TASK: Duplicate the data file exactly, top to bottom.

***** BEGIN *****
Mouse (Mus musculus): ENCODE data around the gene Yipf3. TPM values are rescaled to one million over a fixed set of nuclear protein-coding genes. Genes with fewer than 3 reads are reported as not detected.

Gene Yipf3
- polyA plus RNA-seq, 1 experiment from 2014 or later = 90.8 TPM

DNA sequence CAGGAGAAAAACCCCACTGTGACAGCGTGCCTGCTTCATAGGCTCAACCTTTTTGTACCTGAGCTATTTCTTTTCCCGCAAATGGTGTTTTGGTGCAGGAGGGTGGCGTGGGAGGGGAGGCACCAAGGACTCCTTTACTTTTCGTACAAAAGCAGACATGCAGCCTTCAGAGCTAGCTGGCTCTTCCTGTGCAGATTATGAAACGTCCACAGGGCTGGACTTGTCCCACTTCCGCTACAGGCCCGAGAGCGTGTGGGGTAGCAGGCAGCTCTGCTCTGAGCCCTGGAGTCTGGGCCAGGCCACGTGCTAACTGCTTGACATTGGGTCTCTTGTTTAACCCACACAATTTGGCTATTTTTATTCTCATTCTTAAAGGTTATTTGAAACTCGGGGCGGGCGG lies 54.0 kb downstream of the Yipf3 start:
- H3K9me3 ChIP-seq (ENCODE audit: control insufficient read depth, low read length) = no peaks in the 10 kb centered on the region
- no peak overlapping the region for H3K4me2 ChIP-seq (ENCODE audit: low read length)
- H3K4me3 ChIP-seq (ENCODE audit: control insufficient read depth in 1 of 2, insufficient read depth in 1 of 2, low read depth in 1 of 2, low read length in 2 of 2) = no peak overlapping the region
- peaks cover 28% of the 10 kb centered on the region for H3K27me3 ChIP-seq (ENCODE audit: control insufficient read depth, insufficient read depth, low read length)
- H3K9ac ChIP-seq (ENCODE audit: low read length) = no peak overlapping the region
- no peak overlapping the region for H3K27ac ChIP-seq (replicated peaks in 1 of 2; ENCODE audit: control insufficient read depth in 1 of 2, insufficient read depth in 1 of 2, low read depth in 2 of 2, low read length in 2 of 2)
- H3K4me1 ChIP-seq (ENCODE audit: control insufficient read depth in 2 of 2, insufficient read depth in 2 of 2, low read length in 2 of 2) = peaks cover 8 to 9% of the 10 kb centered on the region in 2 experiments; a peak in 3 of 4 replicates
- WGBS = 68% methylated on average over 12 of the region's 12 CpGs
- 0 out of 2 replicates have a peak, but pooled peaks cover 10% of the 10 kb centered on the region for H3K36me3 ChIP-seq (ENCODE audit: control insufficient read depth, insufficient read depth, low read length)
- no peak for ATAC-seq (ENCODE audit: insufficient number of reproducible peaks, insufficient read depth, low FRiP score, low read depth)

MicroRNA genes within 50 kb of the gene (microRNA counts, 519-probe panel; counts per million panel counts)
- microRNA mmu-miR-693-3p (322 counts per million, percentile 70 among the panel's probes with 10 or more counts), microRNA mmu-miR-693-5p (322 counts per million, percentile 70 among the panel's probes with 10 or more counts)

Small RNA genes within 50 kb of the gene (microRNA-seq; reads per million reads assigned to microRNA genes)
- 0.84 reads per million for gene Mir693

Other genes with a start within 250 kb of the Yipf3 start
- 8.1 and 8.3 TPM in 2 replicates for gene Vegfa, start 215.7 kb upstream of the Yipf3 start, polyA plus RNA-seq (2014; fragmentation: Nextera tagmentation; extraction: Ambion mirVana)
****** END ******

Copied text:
Mouse (Mus musculus): ENCODE data around the gene Yipf3. TPM values are rescaled to one million over a fixed set of nuclear protein-coding genes. Genes with fewer than 3 reads are reported as not detected.

Gene Yipf3
- polyA plus RNA-seq, 1 experiment from 2014 or later = 90.8 TPM

DNA sequence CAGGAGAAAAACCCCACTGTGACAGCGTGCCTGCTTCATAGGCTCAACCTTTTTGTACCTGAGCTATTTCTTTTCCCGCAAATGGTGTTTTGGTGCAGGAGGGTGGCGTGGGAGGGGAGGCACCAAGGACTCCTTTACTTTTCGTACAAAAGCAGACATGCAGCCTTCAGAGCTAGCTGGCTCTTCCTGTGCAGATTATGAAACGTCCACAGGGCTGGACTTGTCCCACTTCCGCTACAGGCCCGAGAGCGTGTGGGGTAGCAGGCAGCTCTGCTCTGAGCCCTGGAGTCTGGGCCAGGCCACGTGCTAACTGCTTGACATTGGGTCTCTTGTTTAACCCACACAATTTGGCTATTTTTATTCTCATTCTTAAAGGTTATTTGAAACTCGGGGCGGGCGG lies 54.0 kb downstream of the Yipf3 start:
- H3K9me3 ChIP-seq (ENCODE audit: control insufficient read depth, low read length) = no peaks in the 10 kb centered on the region
- no peak overlapping the region for H3K4me2 ChIP-seq (ENCODE audit: low read length)
- H3K4me3 ChIP-seq (ENCODE audit: control insufficient read depth in 1 of 2, insufficient read depth in 1 of 2, low read depth in 1 of 2, low read length in 2 of 2) = no peak overlapping the region
- peaks cover 28% of the 10 kb centered on the region for H3K27me3 ChIP-seq (ENCODE audit: control insufficient read depth, insufficient read depth, low read length)
- H3K9ac ChIP-seq (ENCODE audit: low read length) = no peak overlapping the region
- no peak overlapping the region for H3K27ac ChIP-seq (replicated peaks in 1 of 2; ENCODE audit: control insufficient read depth in 1 of 2, insufficient read depth in 1 of 2, low read depth in 2 of 2, low read length in 2 of 2)
- H3K4me1 ChIP-seq (ENCODE audit: control insufficient read depth in 2 of 2, insufficient read depth in 2 of 2, low read length in 2 of 2) = peaks cover 8 to 9% of the 10 kb centered on the region in 2 experiments; a peak in 3 of 4 replicates
- WGBS = 68% methylated on average over 12 of the region's 12 CpGs
- 0 out of 2 replicates have a peak, but pooled peaks cover 10% of the 10 kb centered on the region for H3K36me3 ChIP-seq (ENCODE audit: control insufficient read depth, insufficient read depth, low read length)
- no peak for ATAC-seq (ENCODE audit: insufficient number of reproducible peaks, insufficient read depth, low FRiP score, low read depth)

MicroRNA genes within 50 kb of the gene (microRNA counts, 519-probe panel; counts per million panel counts)
- microRNA mmu-miR-693-3p (322 counts per million, percentile 70 among the panel's probes with 10 or more counts), microRNA mmu-miR-693-5p (322 counts per million, percentile 70 among the panel's probes with 10 or more counts)

Small RNA genes within 50 kb of the gene (microRNA-seq; reads per million reads assigned to microRNA genes)
- 0.84 reads per million for gene Mir693

Other genes with a start within 250 kb of the Yipf3 start
- 8.1 and 8.3 TPM in 2 replicates for gene Vegfa, start 215.7 kb upstream of the Yipf3 start, polyA plus RNA-seq (2014; fragmentation: Nextera tagmentation; extraction: Ambion mirVana)